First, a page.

When making these cantaloupe popsicles, choose a sweetly fragrant cantaloupe melon that seems heavy for its size. It’s great with just lemon or lime, although adding fresh basil (see Variations below) adds complexity of flavor.–Cesar and Nadia Roden
LC Cantaloupe Crazed Note
“I LOVE this cantaloupe popsicles recipe!” “Who needs ice cream with popsicles that taste this good?” “Love these and will definitely make them again!” That’s what folks are saying about this cantaloupe popsicles recipe, which is a dazzling display of unfettered cantaloupe-ness. The freshest local melon from your local farmers’ market will, quite obviously, be divine when made into popsicles, although with its squeeze of citrus and modest amount of sugar, this recipe is incredibly forgiving and also the perfect destination for those melons that are a little disappointingly bland or dangerously teetering on the brink of being overripe.
- Popsicle molds
- 3/4 cup cold water
- 1/4 cup plus 2 tablespoons granulated sugar
- 1 1/4 pounds (from 1 small melon) cantaloupe melon chunks
- 4 tablespoons freshly squeezed lime or lemon juice
- Dump the water and sugar in a small saucepan over medium heat, bring to a simmer, and cook just until the sugar has dissolved. Remove the pan from the heat and let the mixture cool to room temperature.
- Put the cantaloupe chunks in a food processor and blend to a smooth puree. Add the cooled mixture and lime or lemon juice and blend again.
- Pour the syrup mixture into your popsicle molds, leaving 1/4 inch space at the top of each mold to allow the mixture to expand when it freezes. Insert a popsicle stick into the molds and freeze until solid, about 2 hours.
Cantaloupe Popsicles VariationsFresh Herb & Cantaloupe Popsicles Add 15 leaves basil, mint, or tarragon to the water and sugar in the pan at the very beginning of the recipe. Remove the leaves after the sugar syrup has cooled to room temperature, squeezing them to extract as much liquid as possible. Ginger & Cantaloupe Popsicles Add 2 tablespoons freshly grated ginger to the water and sugar in the pan at the very beginning of the recipe. (Be sure to peel and finely grate the ginger over a small bowl to catch any juice. Then dump the grated ginger and any juice into the pan.) Strain the mixture after the sugar syrup has cooled to room temperature, pressing on the solids to extract as much liquid as possible. Boozy Cantaloupe Popsicles Melon is also nice with a splash of booze. Add 3 to 4 tablespoons port to the food processor along with the other ingredients.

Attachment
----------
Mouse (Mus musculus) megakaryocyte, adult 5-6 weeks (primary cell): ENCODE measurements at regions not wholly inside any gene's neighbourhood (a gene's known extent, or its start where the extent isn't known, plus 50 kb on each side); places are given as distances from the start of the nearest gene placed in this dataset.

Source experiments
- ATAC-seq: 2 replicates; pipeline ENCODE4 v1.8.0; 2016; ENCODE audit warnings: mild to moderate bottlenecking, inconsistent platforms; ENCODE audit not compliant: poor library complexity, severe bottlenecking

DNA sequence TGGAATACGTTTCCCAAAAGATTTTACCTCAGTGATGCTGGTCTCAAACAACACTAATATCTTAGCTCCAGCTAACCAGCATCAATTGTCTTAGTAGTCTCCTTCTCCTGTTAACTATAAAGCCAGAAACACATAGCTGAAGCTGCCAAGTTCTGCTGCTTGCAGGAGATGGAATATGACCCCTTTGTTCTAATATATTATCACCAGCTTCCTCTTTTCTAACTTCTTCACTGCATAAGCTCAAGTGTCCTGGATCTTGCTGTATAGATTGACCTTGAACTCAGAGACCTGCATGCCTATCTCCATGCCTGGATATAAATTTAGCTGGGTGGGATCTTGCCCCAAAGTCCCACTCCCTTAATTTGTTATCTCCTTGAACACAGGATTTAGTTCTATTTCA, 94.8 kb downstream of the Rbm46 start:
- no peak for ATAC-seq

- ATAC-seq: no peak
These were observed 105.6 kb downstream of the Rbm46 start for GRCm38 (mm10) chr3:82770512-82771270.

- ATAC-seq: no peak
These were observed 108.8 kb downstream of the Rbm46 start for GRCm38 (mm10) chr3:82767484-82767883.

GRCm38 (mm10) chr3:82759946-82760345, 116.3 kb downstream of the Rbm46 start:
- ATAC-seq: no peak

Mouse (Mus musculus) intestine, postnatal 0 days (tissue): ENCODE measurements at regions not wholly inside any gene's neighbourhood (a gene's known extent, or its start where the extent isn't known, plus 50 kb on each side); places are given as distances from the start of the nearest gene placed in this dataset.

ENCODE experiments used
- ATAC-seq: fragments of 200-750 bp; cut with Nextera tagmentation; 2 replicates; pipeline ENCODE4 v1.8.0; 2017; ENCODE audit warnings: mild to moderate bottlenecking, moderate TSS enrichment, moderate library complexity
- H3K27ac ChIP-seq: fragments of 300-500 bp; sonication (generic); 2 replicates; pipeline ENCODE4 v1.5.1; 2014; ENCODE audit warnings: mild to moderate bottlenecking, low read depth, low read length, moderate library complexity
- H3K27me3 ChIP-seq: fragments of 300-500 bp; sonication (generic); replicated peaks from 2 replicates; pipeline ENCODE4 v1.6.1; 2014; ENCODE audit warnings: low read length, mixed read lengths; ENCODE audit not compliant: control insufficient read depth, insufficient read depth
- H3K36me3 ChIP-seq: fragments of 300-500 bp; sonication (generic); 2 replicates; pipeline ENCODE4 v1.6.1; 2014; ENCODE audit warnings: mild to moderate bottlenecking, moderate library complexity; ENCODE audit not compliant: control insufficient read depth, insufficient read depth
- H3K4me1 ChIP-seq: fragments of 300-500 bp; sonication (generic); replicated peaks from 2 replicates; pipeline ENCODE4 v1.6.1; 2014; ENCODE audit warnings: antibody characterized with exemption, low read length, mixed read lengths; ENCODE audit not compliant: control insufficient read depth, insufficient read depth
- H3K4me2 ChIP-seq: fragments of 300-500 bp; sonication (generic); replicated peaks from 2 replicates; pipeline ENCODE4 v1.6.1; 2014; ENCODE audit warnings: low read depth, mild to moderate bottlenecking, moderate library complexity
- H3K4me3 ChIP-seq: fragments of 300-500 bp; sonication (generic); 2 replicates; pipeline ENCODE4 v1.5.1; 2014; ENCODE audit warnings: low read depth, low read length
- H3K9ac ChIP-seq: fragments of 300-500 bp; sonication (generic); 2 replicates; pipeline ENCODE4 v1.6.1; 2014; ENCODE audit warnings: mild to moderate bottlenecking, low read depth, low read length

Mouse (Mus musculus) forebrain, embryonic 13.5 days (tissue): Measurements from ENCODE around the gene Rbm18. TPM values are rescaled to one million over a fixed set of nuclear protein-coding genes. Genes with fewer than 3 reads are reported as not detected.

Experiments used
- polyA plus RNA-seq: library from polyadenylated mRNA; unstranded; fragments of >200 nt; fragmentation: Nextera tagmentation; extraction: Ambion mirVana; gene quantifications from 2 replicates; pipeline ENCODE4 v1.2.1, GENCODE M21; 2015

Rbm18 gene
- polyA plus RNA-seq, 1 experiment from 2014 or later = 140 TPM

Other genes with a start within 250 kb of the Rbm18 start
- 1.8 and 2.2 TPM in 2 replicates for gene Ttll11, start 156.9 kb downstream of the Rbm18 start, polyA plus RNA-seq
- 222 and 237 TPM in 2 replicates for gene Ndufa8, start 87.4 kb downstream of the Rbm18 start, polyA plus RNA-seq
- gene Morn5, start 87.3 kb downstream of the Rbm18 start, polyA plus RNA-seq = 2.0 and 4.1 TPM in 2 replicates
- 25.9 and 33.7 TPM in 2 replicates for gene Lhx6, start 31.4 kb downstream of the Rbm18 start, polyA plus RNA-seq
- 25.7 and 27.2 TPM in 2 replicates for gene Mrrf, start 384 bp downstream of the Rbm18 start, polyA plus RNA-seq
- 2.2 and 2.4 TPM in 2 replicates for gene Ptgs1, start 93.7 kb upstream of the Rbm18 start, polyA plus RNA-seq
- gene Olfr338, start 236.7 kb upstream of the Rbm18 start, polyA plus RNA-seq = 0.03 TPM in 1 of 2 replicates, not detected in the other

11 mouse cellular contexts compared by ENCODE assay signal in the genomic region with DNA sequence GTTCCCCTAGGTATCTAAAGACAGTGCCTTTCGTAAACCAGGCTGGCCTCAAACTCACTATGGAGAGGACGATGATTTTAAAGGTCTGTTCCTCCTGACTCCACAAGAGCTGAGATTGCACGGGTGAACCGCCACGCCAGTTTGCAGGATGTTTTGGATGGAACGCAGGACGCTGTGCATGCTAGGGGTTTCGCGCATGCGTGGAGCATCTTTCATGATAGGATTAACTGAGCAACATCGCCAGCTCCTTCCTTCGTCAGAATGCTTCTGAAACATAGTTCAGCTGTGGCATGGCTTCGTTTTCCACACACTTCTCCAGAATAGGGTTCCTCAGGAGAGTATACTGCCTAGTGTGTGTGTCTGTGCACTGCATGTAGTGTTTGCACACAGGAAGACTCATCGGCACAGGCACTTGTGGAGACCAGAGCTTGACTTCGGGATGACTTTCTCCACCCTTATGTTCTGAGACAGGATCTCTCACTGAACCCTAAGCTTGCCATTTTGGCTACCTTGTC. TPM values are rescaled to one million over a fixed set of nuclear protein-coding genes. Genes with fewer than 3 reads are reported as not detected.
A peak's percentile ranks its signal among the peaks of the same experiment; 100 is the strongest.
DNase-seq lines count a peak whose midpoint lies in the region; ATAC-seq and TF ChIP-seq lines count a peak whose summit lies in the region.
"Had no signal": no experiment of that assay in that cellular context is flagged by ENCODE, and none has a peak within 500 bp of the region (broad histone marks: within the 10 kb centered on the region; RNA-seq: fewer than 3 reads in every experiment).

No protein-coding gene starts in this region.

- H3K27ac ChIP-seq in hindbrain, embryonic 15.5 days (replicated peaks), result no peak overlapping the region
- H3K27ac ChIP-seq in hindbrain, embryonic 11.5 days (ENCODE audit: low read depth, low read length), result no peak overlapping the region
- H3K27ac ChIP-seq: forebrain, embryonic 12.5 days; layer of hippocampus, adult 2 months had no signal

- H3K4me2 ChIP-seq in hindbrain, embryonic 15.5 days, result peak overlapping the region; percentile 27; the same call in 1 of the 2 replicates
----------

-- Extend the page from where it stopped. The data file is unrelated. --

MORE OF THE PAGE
Recipe Testers’ Reviews
I LOVE this cantaloupe popsicles recipe! Who needs ice cream with popsicles that taste this good? These cantaloupe popsicles have a creamy and almost sorbet-like quality to them, like an orange creamsicle without the cream or extra calories! I only made half the recipe so cut all the measurements in half. I blended the cantaloupe in my blender and added the simple syrup and lemon juice. I then tasted the final mixture before putting into the freezer, and it had the consistency and taste of a cantaloupe smoothie. I actually just froze this in ice cube trays with cut wooden skewers for the handles since I didn’t have ice pop molds on hand. I like the smaller little ice cube-size treats as they’re the perfect size to take the edge off a summer sweet-tooth craving. The ice cubes froze within 2 hours, and the little bit of sugar and lemon juice brought out the cantaloupe flavor without being overly sweet. Love these and will definitely make them again!
I should preface all of this by saying that whether or not you will like these cantaloupe popsicles depends entirely on how much you like cantaloupe. If you aren’t a melon fan, save yourself the time and energy and find a different fresh summery thing to make because while these are good, they do not have magical wooing-people-over powers. I bought pre-cut cantaloupe because it’s hard to find in-season fruits in Alaska for a reasonable price. The pre-cut means it just went straight into the food processor and was fast. I like the juxtaposition of the basil and the cantaloupe and think the balance in the recipe is solid. I also tried the port version. My testers noticed that the cantaloupe and port separated, creating a layer about 1/3 of the way from the top. The top portion that was more port and a thinner consistency, which they liked that better. You could probably obtain a better blended/thinner effect by running the food processed melon through a thinner sieve, keeping the liquid and less of the solids. The less melon-like consistency might stay better blended. Regardless, the sweetness was a good level.
Originally published August 04, 2015